Enter the world of crowdfunding. Crowdfunding leverages the power of people, facilitating a way for them to put their dollars behind ideas they believe in. The practice came into the mainstream around 2008/09 when the two leading crowdfunding sites, Indiegogo and Kickstarter, were founded. Since then, people have invested billions of dollars into ideas that range from musical band album releases to digital apps to even medical technology.
The idea of crowdfunding has such potential for the medtech industry that it’s resulted in websites specifically dedicated to the space. MedStartr, MakerStaker, and Healthfundr are three examples of dedicated crowdfunding sites for the sector. Each puts its own spin on the requirements of investors and projects, but in the end, they are all focused exclusively on the healthcare industry.
The crowdfunding of medical technology ideas enables inventive doctors or even patients to address a clinical need and garner support for it from those who either believe in the concept or perhaps are seeking to support a project that will address an ailment they are dealing with themselves. In a perfect model, those in need would support a project that then helps them overcome the disease or treats the adverse affects of it. Everyone involved benefits.
Unfortunately, that’s not how all the projects conclude. As with any investment scenario, there’s a risk involved. There’s no guarantee that a proposed idea is going to work as it was presented. And since a project could have people who would truly benefit from the success of a project, emotions can run much higher among investors of a medical technology idea than that of, for example, a consumer electronic device.
Take the case of the Nanoplug. This technology was described by its inventors as “the world’s first invisible hearing aid,” making it an attractive solution for many people who have impaired hearing. While many of the claims seemed reasonable, there was one technological hurdle that created questions about its feasibility. The battery was surprisingly small. In fact, the proposed functionally of this battery was so unique that it might have made some wonder if the innovation that should be backed was the power source rather than an “invisible” hearing aid. Surely, the battery they were suggesting would have significantly more interest for an array of applications.
As it turned out, the original concept of the Nanoplug faced challenges in gaining a CE mark. As a result, it went through several design changes that included swapping the original battery idea with a larger, replaceable version. The new power source and design changes ended up increasing the size of the “invisible” hearing aid by approximately 50 percent, resulting in a product that resembled an already existing hearing aid. As would be expected, these changes did not sit well with the community of investors. As Indiegogo (the crowdfunding site where the project was presented) allows for comments to be made on the project page, many investors offered their comments to the company. As you can imagine, they were no longer enamored with the project. Unfortunately, the Indiegogo platform does not have a policy for refunds for disgruntled investors. As people are funding a concept, an unsuccessful idea does not result in a return of their money.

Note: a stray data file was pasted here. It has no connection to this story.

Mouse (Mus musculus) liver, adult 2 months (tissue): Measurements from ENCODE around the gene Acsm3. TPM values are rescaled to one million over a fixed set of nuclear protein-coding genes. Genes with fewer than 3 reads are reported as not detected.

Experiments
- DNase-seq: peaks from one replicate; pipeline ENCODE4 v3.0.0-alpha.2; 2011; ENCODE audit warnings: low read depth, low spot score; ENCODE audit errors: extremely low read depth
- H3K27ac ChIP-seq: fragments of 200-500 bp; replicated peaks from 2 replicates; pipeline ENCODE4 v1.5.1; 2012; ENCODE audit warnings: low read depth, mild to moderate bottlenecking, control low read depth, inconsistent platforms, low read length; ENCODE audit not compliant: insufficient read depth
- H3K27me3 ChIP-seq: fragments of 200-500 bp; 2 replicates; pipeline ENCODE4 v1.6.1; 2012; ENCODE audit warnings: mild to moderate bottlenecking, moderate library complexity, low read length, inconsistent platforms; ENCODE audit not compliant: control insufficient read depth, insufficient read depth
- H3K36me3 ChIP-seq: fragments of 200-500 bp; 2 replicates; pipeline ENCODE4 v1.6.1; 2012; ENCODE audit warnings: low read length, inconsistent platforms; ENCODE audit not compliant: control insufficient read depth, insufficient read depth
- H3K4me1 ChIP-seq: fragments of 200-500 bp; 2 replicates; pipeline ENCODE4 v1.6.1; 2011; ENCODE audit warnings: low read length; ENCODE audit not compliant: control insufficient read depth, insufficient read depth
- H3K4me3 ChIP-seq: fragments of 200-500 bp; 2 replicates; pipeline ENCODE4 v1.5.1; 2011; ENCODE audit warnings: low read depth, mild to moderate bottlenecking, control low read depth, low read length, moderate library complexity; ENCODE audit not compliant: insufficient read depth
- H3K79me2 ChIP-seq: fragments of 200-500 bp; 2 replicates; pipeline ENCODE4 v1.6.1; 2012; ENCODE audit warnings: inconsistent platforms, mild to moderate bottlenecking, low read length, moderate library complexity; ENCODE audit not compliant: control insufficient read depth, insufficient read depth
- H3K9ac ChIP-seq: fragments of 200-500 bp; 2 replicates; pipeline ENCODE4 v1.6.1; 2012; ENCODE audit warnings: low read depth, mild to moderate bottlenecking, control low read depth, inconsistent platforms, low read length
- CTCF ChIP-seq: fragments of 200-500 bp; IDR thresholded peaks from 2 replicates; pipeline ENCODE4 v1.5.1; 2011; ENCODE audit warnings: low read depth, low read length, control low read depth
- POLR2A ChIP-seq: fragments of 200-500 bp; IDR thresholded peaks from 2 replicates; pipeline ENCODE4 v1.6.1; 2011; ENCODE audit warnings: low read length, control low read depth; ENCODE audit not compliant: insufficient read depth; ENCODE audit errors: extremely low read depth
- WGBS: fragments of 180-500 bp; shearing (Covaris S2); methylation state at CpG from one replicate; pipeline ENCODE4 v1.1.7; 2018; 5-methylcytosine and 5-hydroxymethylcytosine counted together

This is the inherent problem with the crowdfunding of medical device ideas. An investor is not backing a cool new gadget, but rather, investing in a technology that might resolve a medical condition or positively affect the treatment of a disease that could change that person’s life for the better. As such, emotions can be involved, which is not an ideal situation. A successful investor backs a technology based on sound financial decisions; supporting a project based on the desire to improve the medical condition of a loved one or him/herself will undoubtedly cloud that investor’s judgment.
The idea of crowdfunding to support medical technology concepts is a fantastic alternative to the more traditional investment scenarios commonly used by start-up companies. Additional oversight by industry experts, however, might be warranted, especially on these medtech focused sites. Then again, even the experts aren’t perfect and can get things wrong. See Theranos.
Ultimately, any type of investment scenario is going to come with inherent risk. I just hope more investors take steps to research a project before putting dollars behind it and don’t jump in blindly in the hopes of a “miracle cure” for what ails them.